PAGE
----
The Great Plains: In Focus Webinar Series

The Great Plains: In Focus Webinar Series


Starting January 13, 2016, the Rural Business Program at the University of Texas at San Antonio – Institute for Economic Development is teaming up with the University of Nebraska, Sam Houston State University and the University of Minnesota to bring you a quality rural webinar series.

This no-cost webinar series will focus on positive trends impacting the Great Plains states from Minnesota to Texas and places in-between. This monthly series will be offered to local elected officials, economic development specialists, housing agencies, and others engaged in rural development practices. These webinars are educational in focus and will lead up to the Minnesota Symposium on Small Towns June 8-9, 2016 and the Texas Rural Challenge on June 9-10, 2016.

Save the Dates

All webinar times are Noon – 1pm Central.

January 13 – Welcome: Rewriting the Rural Narrative

It seems the rural story has already been told. Small towns keep getting smaller.  Churches, schools, clinics, businesses, and now post offices, have closed their doors as the lucky few migrate out to the big cities. This deficit framework dominates how we discuss and envision our rural communities. However, the story of rural America since 1970 is rich and diverse, with positive trends occurring under the radar. Learn how these important positive changes have been occurring across the rural landscape that require us to rewrite the narrative of rural community change.

February 24 – Brain Gain of the Newcomers to Rural America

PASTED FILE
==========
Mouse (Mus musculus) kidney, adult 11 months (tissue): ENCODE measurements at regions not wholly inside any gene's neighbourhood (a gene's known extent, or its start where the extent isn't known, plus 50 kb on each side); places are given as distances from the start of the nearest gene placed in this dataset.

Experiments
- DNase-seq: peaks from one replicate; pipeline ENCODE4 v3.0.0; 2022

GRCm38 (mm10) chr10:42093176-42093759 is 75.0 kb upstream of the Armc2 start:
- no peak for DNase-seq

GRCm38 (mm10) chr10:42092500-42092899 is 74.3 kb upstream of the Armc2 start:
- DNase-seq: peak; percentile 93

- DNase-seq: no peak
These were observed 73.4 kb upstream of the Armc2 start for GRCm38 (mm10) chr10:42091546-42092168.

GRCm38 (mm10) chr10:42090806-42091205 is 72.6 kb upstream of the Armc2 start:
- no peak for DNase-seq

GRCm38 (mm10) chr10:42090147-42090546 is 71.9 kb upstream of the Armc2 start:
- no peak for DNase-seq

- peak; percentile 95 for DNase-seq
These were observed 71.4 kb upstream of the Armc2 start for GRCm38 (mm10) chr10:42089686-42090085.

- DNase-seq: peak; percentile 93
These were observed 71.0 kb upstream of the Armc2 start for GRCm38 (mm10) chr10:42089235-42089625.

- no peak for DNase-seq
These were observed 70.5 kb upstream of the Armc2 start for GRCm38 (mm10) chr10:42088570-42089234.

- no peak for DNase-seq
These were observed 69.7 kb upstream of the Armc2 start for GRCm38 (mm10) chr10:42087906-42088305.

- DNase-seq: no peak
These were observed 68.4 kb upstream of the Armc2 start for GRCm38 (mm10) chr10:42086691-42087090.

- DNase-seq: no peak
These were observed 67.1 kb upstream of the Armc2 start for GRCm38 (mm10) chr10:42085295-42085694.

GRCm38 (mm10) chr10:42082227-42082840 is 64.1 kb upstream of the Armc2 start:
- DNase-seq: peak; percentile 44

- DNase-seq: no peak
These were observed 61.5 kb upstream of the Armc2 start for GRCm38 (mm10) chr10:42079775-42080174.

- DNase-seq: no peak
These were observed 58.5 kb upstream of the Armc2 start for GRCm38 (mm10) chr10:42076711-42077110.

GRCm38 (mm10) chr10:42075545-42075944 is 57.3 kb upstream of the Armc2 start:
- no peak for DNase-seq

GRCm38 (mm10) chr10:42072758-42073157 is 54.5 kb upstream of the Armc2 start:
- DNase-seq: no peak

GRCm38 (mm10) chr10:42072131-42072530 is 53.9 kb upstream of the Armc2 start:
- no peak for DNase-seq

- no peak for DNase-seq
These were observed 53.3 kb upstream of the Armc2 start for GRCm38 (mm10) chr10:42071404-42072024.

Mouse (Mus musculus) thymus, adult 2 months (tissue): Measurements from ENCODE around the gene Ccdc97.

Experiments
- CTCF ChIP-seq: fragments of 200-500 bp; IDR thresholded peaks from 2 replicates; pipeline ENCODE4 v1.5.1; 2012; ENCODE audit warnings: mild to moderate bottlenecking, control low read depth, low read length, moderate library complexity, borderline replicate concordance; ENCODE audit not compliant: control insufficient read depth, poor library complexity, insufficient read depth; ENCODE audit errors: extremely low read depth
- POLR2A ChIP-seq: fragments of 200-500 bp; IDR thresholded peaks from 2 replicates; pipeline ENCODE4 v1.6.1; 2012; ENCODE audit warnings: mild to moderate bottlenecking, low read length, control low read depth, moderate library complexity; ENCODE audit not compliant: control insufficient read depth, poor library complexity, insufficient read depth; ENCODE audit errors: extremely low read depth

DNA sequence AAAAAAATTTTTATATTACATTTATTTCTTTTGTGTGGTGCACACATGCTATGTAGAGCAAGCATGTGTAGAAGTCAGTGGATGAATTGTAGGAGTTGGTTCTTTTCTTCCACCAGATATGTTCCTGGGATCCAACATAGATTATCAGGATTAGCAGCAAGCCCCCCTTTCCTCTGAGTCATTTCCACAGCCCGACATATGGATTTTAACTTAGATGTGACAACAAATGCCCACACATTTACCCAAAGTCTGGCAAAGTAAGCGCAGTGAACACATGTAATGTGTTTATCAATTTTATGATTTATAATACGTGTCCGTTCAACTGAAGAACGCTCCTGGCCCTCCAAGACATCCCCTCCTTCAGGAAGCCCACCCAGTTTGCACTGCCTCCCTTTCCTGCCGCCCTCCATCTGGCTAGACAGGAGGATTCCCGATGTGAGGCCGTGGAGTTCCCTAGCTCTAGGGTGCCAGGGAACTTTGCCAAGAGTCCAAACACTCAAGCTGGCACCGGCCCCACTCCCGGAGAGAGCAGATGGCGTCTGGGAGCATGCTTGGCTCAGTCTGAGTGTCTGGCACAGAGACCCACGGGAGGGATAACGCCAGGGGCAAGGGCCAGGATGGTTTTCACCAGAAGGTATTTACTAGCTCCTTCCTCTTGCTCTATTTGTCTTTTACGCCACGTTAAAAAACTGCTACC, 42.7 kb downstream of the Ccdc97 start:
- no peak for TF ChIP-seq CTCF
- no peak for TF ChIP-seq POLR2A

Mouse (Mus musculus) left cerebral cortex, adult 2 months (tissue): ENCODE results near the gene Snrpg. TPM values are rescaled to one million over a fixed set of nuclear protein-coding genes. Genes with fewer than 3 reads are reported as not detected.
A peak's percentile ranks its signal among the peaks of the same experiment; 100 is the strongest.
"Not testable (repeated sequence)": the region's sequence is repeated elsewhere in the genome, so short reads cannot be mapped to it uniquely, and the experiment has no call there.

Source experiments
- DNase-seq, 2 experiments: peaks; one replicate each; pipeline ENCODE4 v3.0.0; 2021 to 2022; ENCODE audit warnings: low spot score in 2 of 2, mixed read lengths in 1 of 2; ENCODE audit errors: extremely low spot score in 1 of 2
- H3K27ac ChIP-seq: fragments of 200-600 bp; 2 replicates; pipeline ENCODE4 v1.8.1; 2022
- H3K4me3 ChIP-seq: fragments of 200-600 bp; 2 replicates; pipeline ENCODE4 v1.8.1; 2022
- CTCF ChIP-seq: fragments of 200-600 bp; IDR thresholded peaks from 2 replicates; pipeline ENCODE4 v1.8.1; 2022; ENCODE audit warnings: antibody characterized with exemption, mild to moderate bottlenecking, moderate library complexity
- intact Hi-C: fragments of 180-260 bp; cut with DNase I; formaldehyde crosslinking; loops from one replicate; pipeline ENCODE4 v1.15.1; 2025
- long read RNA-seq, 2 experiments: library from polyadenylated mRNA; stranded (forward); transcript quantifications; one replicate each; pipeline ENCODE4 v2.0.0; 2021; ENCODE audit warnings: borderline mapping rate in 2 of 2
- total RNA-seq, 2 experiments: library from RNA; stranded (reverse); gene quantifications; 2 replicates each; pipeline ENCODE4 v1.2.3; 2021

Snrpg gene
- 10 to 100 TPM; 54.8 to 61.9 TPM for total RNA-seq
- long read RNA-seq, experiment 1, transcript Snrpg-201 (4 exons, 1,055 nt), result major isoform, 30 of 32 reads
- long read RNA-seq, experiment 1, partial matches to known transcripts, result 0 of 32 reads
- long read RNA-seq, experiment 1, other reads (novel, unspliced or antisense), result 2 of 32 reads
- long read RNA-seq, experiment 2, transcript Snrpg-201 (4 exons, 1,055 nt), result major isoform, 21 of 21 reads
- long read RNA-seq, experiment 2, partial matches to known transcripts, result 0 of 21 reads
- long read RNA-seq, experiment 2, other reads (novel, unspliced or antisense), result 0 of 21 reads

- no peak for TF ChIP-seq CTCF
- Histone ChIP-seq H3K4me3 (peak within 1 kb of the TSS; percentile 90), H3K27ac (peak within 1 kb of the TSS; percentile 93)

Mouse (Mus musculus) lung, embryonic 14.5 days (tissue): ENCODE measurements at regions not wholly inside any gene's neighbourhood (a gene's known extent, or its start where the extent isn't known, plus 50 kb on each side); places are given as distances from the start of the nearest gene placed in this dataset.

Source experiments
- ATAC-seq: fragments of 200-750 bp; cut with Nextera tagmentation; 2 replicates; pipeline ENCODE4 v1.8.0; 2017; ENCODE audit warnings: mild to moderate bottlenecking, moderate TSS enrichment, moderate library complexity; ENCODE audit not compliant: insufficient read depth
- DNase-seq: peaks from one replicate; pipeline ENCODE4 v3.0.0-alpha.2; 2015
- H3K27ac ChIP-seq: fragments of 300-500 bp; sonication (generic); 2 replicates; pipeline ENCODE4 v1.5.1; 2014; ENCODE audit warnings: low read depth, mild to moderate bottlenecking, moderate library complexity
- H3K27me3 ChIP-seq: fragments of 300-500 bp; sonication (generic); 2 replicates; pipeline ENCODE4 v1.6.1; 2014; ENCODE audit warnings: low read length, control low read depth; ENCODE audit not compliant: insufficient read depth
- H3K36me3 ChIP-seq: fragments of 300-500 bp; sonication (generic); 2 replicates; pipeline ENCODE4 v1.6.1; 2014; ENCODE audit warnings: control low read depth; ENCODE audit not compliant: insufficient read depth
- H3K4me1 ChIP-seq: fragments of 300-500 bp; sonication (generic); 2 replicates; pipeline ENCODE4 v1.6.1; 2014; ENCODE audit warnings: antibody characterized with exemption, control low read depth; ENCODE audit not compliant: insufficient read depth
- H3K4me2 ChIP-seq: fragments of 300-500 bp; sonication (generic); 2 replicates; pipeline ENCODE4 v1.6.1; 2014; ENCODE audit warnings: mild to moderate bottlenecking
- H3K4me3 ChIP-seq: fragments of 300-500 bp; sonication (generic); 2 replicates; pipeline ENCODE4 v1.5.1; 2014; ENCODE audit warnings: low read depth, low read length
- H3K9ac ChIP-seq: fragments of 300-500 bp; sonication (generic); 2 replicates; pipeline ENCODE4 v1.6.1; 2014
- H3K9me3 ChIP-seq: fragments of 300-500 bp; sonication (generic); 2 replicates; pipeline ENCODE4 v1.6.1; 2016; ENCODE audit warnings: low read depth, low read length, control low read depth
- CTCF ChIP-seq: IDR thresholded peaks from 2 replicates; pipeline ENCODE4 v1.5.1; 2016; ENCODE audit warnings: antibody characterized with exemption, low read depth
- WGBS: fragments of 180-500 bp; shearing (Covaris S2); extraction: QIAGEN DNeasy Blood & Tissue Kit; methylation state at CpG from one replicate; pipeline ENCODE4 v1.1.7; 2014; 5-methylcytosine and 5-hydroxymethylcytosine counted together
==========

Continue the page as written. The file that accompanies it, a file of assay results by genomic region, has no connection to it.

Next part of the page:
The population of rural America has changed significantly during the past 40 years, which is commonly referred to as the rural rebound. Nationally, the rural population has increased by 11% since 1970. While retirement and recreational counties account for the bulk of this population growth, the story of rural population change is interesting and nuanced – especially when we consider that 40% of all people move to a new home in any five year span. Since 1970 there have been newcomers aged 30-49 moving into small towns, which positively impacts our social and economic structures. At the same time, there is a new urbanity found across the rural landscape that changes how we look at urban-rural interactions. The next 15-20 years appears to be a great opportunity for American small towns, as a once tight housing supply begins to open up through the changing residential preferences of the retiring baby boomer generation. Overall, as we look to the future, the implications of these changes are positive ones for all of our small towns and open country places.

March 2 – Leadership Demands in Rural America